Porto Cristo/Port de Manacor is a dogleg of an inlet just north of Cabo del Morro de sa Carabassa which hides a well sheltered yacht harbour. Although it can be swelly outside, and in the entrance, the town quay and the pontoons at Club Nautico make use of the natural wave-breaking shape of the bay to provide a secure berth for the night. Surrounded by an ever expanding modest tourist town Porto Cristo is an excellent place to head for if you fancy a good night’s sleep, however, in the summer you will have to be in quick as this is a very popular port and booking a place can be difficult to impossible.
Once deep inside the bay you will find the Club Nautico pontoons to port and the town quay (Moll Transit) to starboard. Both offer similar facilities (showers, toilets, laundry, lazy lines, power and water etc.) but the town quay is roughly half the price of the marina.
Be aware that there is often a crosswind wafting down the valley which can make manoeuvring into berths awkward.
The Club Nautico also has a small, tightly packed field of mooring buoys available.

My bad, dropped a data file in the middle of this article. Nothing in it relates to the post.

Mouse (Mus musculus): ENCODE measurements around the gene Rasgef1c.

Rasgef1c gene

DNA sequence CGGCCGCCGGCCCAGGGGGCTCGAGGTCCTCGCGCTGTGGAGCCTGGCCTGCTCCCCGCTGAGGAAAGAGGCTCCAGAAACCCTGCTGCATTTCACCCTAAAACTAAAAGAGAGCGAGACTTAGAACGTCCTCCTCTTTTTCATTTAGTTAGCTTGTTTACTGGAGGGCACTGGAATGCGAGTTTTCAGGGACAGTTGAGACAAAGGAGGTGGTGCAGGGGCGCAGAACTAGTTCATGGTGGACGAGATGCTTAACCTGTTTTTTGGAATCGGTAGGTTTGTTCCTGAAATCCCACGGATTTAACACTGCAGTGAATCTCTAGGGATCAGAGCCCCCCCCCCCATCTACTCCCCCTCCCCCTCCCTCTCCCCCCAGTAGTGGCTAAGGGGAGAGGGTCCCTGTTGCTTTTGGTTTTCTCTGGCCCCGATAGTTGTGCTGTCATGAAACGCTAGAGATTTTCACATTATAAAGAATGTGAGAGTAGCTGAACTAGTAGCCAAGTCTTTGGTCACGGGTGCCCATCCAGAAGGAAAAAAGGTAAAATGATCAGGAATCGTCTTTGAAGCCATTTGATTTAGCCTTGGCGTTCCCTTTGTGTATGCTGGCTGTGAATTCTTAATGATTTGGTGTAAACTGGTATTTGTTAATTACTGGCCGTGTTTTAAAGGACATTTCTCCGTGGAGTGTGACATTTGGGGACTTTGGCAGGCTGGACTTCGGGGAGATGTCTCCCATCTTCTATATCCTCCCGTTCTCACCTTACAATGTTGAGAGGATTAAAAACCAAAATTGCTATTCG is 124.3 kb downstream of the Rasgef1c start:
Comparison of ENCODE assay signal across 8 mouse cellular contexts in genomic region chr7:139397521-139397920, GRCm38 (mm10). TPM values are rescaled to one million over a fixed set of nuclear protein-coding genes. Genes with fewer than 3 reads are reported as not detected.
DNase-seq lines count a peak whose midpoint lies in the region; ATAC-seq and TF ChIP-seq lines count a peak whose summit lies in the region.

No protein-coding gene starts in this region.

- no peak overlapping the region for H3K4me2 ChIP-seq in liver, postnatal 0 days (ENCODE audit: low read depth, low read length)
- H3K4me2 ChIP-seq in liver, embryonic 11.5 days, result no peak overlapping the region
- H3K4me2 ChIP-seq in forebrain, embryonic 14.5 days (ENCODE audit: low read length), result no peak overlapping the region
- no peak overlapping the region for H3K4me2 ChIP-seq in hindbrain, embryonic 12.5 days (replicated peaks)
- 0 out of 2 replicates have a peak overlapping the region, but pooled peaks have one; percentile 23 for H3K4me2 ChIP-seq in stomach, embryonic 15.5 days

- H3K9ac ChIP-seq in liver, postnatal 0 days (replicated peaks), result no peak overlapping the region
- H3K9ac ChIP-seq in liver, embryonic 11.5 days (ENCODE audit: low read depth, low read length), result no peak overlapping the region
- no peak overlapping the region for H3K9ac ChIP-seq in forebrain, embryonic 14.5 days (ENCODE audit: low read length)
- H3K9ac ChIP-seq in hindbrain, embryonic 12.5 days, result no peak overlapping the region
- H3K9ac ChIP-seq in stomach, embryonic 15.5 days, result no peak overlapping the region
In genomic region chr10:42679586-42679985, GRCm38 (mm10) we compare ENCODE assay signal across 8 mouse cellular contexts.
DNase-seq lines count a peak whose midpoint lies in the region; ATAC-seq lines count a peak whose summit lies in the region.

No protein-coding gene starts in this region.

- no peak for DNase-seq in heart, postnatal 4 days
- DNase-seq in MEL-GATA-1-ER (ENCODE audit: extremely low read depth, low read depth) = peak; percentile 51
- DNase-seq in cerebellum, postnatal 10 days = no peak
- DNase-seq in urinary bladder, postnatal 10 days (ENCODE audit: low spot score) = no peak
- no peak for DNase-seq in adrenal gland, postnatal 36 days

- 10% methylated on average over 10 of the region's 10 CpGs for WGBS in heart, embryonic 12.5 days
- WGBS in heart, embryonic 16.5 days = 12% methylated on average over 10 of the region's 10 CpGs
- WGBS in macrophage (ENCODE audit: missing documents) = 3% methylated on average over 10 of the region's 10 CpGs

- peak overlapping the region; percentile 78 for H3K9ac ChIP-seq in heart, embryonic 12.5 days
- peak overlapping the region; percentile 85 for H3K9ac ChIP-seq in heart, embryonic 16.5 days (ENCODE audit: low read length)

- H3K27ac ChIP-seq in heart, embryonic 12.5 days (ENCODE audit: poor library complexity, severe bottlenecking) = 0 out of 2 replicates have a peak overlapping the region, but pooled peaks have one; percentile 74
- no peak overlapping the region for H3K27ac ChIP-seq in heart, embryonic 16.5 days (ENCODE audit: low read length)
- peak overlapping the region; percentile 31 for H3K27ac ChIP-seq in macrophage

It is possible to anchor off the beach but in summer swimming buoys reduce swinging room and the swell can be unpleasant here.
Provisioning is good in Porto Cristo with a wide range of supermarkets to choose from. Stock up on local fruit and vegetables from the daily market before setting sail in the morning.
Restaurants can be expensive and disappointing close to the waterfront but if you are willing to meander through the back streets you can find some local style eateries that offer better value for money.
Once in the new harbour, you have the chance to explore the remains of the original roman harbour behind and to explore the nearby roman basilica.
The main draw card for Porto Cristo is its proximity to Cuevas del Drachs (Caves of the Dragon). Reputed to be among some of the best in the Mediterranean, the caves are only 15 minutes’ walk from the harbour. Hour long tours of these spectacular caves are offered several times a day at a cost of 14.50€ for an adult and 7.50€ for a child (2014)
You can catch the bus to Palma and Manacor from the bus stop adjacent to the quay if you fancy a bit of sightseeing.
There are a couple of nice walks in the area to help you work up a thirst but the best is out to the lighthouse on the south side of the bay. Make sure you go up the tower (Morro de Sesquechs) along the way where you will be rewarded by excellent views over the surrounding countryside and out to sea.
As is often the case, the most sheltered of harbours do not make the best places for swimming and Porto Cristo is no exception. Due to the shape of the bay rubbish and scum can be funnelled into the harbour by wind and currents making the water quite dirty at times. Port authorities do employs rubbish boats to skim the water but it is still not the best place for a beach holiday.